ITPF meet to look at broader tea trade issues

ITPF meet to look at broader tea trade issues
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First Published: Wed, Sep 05 2007. 12 11 AM IST
Updated: Wed, Sep 05 2007. 12 11 AM IST
Kochi: The global umbrella organization for tea-growing countries, International Tea Producers’ Forum (ITPF), which seeks to address problems in the tea business through concerted, joint course of action, is scheduled to meet between 22 and 24 November in Guwahati for the India International Tea Convention.
The meeting will take a serious look into the problem areas in tea business. ITPF seeks to be the equivalent of Organisation for Petroleum Exporting Countries (Opec), the Association of Natural Rubber Producing Countries (ANRPC), the International Pepper Community (IPC), and the International Coffee Organization (ICO). The plan to form ITPF was mooted by India on the sidelines of the recently concluded International Tea Convention in Colombo.
India, which is the highest tea-producing country churning out around 950 million kg annually, promoted the idea and received a formal nod during the Colombo conference, which ended last week, said J.K. Thomas, vice-chairperson of India’s trade promotion body Tea Board and United Planters Association of South India (Upasi) president. Thomas headed the Indian delegation at the Sri Lankan meeting.
Thomas said with the exception of tea-producing countries from South America, who did not attend the convention, most of the major tea-producing countries including India, China, Kenya, Sri Lanka, Japan, Indonesia, Tanzania and Malawi, met prior to the convention and decided to go ahead with formation of ITPF.
At the Guwahati convention, member countries decided to finalize broad guidelines for ITPF. The member countries would look at issues such as fund-raising, scrutinizing laws, and choosing a person to head the forum. ITPF, which would be an inter-governmental organization, also would need approval of the governments of the member countries.
Ullas Menon, secretary general of Upasi, said there was a general consensus among member country delegates about the need for a body like ITPF.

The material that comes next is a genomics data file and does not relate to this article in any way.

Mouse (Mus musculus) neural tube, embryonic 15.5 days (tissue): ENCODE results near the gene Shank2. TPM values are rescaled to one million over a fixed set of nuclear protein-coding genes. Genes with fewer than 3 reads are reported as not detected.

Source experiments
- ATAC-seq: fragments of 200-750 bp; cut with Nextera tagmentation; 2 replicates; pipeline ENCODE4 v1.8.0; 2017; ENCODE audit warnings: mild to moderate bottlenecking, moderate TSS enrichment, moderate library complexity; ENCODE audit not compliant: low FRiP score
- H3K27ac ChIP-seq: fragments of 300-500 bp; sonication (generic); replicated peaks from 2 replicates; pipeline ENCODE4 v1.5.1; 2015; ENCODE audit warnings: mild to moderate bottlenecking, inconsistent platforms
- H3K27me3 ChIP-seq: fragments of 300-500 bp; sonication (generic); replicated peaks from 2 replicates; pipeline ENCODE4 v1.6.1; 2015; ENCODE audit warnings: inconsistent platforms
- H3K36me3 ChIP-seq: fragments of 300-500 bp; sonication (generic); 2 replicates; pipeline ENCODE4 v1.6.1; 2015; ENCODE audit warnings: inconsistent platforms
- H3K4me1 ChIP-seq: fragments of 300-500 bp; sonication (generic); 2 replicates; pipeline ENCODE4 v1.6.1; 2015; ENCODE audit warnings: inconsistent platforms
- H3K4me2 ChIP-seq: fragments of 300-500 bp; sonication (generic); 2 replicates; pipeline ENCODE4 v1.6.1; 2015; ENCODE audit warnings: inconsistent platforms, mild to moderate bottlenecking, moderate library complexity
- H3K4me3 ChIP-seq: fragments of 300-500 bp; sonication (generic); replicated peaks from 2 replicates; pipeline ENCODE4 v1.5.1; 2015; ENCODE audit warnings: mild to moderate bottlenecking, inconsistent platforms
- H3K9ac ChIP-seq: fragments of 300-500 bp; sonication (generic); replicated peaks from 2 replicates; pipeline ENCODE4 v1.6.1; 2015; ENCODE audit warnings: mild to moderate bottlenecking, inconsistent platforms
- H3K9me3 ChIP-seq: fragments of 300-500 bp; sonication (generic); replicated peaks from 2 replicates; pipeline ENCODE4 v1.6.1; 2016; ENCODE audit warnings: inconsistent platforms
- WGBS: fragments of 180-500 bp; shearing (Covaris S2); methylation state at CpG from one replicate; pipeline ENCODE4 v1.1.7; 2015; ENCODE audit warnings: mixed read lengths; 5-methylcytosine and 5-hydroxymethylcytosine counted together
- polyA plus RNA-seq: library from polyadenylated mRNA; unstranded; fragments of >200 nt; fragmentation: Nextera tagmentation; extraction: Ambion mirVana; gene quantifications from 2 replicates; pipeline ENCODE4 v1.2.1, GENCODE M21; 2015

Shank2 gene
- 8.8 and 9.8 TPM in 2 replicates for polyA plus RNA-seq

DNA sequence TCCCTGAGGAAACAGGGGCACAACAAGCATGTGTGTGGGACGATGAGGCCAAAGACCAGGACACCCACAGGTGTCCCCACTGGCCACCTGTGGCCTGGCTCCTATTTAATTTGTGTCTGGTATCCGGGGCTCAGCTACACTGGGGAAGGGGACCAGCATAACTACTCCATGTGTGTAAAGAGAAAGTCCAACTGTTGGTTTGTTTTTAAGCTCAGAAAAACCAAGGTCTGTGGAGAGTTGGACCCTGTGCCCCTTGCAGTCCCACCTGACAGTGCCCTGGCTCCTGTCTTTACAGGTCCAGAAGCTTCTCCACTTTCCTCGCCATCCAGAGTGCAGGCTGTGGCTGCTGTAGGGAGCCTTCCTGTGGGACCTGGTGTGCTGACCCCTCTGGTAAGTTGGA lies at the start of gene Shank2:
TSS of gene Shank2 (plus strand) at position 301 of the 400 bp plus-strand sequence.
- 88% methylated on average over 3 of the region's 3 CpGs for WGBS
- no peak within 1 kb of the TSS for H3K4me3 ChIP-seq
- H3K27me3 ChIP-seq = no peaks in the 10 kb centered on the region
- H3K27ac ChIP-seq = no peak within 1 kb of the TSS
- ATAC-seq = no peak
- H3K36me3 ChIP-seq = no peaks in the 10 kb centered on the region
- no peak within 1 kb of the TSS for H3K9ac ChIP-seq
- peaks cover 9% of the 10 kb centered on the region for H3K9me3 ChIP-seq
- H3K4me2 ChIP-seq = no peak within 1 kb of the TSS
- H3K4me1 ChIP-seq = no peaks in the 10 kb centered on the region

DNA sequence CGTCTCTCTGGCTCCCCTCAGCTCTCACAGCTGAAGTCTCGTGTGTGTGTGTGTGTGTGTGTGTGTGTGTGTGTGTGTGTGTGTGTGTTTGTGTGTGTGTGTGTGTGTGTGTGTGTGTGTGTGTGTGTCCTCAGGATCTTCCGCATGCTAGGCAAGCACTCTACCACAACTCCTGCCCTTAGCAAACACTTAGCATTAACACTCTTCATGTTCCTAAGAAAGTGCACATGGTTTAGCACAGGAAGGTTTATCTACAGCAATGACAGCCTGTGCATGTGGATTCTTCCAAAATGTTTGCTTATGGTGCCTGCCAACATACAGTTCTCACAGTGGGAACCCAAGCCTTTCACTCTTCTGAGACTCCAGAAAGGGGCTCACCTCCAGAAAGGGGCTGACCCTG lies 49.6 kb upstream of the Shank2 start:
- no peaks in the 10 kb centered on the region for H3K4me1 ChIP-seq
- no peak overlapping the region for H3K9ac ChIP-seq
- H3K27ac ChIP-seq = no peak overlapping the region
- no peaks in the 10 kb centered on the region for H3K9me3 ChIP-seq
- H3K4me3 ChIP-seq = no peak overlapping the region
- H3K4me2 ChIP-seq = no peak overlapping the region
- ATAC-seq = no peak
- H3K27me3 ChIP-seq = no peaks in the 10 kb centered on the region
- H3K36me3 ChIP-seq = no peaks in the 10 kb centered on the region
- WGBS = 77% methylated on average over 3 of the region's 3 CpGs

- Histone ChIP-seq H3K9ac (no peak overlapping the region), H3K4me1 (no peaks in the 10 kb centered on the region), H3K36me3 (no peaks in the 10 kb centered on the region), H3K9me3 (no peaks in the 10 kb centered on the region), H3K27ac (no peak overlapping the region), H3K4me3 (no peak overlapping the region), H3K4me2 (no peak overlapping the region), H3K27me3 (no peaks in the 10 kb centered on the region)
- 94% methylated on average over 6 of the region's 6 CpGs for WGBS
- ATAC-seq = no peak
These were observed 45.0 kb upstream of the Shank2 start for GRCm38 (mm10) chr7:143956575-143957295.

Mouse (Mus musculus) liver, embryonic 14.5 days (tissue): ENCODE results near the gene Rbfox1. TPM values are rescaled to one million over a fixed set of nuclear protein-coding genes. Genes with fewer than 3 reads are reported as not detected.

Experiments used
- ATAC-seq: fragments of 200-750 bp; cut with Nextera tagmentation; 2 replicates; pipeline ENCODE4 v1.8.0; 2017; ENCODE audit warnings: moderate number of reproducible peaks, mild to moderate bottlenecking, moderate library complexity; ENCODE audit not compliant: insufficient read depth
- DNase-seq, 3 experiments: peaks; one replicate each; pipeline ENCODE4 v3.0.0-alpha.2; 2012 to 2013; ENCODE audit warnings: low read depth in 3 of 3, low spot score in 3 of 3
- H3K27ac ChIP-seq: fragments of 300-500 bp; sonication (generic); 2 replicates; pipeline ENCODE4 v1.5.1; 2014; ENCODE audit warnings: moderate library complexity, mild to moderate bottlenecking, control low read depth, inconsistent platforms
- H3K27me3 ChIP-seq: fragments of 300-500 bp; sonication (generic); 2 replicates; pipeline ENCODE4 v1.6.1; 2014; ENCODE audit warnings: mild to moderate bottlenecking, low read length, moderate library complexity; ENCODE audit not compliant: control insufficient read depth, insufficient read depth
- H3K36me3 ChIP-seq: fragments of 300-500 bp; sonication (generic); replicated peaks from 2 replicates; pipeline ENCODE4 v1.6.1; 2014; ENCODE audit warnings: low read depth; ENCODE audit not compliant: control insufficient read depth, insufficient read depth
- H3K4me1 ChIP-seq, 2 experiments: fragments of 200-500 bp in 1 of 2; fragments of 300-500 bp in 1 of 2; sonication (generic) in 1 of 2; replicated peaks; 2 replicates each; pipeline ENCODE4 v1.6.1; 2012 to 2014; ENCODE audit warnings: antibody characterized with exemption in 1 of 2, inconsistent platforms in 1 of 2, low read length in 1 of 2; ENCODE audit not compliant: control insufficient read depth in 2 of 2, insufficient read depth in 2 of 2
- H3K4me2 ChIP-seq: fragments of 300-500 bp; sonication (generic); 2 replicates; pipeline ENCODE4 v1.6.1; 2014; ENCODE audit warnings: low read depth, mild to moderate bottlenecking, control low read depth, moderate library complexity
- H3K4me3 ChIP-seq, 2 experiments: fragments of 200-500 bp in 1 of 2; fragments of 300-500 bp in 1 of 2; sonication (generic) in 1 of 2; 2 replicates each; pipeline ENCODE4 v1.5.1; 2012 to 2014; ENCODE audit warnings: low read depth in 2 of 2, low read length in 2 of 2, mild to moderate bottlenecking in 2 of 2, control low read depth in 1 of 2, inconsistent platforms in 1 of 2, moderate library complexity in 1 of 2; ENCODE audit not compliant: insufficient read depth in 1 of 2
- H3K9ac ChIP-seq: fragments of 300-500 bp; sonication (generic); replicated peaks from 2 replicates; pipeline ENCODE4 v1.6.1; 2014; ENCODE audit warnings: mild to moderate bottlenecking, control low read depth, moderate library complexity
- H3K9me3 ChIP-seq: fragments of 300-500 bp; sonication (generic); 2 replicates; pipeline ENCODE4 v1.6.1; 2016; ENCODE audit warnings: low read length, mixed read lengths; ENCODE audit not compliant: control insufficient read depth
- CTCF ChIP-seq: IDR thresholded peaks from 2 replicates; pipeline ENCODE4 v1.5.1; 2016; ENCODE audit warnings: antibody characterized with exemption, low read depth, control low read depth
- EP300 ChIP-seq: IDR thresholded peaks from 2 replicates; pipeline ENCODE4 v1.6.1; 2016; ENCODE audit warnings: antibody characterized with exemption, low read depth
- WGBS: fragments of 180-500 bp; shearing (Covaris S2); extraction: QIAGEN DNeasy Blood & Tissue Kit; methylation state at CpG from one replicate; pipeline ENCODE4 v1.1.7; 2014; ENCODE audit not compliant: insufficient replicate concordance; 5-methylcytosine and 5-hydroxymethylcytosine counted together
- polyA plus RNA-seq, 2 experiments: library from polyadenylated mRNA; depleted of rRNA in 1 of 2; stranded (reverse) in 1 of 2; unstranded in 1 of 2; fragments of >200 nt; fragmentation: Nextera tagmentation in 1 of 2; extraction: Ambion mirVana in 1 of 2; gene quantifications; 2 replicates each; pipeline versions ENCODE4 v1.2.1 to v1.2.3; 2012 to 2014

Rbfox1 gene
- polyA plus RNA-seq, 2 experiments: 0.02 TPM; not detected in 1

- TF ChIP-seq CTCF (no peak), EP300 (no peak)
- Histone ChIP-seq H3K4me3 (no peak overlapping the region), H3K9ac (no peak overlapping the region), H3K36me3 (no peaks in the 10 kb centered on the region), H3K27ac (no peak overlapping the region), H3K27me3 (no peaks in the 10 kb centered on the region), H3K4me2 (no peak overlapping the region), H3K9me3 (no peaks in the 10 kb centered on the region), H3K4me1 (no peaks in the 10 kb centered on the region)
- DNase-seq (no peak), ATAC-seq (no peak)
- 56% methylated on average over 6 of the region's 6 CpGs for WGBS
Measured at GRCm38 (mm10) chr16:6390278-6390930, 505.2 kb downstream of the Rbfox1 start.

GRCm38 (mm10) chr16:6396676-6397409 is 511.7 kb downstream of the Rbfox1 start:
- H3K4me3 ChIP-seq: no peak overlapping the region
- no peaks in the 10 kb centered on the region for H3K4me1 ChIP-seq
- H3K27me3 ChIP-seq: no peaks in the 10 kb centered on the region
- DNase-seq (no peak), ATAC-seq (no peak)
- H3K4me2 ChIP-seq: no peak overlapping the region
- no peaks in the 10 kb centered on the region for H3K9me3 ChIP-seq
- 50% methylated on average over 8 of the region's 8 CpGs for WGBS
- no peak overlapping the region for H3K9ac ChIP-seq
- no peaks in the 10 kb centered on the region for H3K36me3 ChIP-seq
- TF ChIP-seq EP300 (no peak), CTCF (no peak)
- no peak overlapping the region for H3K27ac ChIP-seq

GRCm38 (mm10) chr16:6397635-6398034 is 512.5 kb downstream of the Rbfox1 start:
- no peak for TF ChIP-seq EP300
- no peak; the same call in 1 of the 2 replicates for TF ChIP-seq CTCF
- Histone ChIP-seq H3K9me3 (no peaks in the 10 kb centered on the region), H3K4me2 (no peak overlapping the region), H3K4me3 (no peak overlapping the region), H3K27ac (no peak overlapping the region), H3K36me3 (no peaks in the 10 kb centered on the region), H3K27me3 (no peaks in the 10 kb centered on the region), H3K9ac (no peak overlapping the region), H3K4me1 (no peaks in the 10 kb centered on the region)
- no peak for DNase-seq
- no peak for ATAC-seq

It was during the 2004 Inter-governmental Group (IGG) conference of the Food and Agriculture Organization (FAO) in Bali that India first proposed the concept of such a body. A major problem facing the tea industry is that supply exceeds demand and that, in the long run, would pull down prices.
According to FAO projections, global black tea production is expected to reach 2.97 million tonnes (mt) by 2016 from the current 2.5mt. On the other hand, global tea consumption is expected to be around 2.8mt, with producing countries consuming 1.4mt and others around 1.3mt.
There is an urgent need to jointly tackle the surplus supply situation, which could become worse by proposals that would extend the tea production to other areas with the support of global funding and the United Nations. Already, the rising cost of tea production is affecting the profitability of growers. With measures being taken to increase capacity, optimize inputs, streamline marketing channels and improve infrastructure, production costs would come down, but also lead to a grave oversupply situation.
Tea-producing nations are being forced to take up joint campaigns to boost consumption, both domestically and through exports to new markets. With strict quality norms imposed by importing countries, including fixing standards for maximum residue levels (MRL) for pesticides, there also is the need to develop a standard code, without which importing countries could enforce different norms, which could harm tea trade, Menon says.
In related news, a meeting of tea growers in South India, convened on Monday in Coimbatore by the Tea Board, in the wake of the poor response from the South to the special purpose tea fund (SPTF) for replantation, agreed that the hike in replantation cost for the South from Rs2.73 lakh per hectare to Rs3.44 lakh is insufficient.
Menon said Basudev Banerjee, chairman of the Tea Board, promised to look into the concerns of the growers that include the high labour cost for replantation and review of other associated costs. In addition, the cost for rejuvenation, fixed at Rs95,000 per hectare, may be revised upwards, he added.
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First Published: Wed, Sep 05 2007. 12 11 AM IST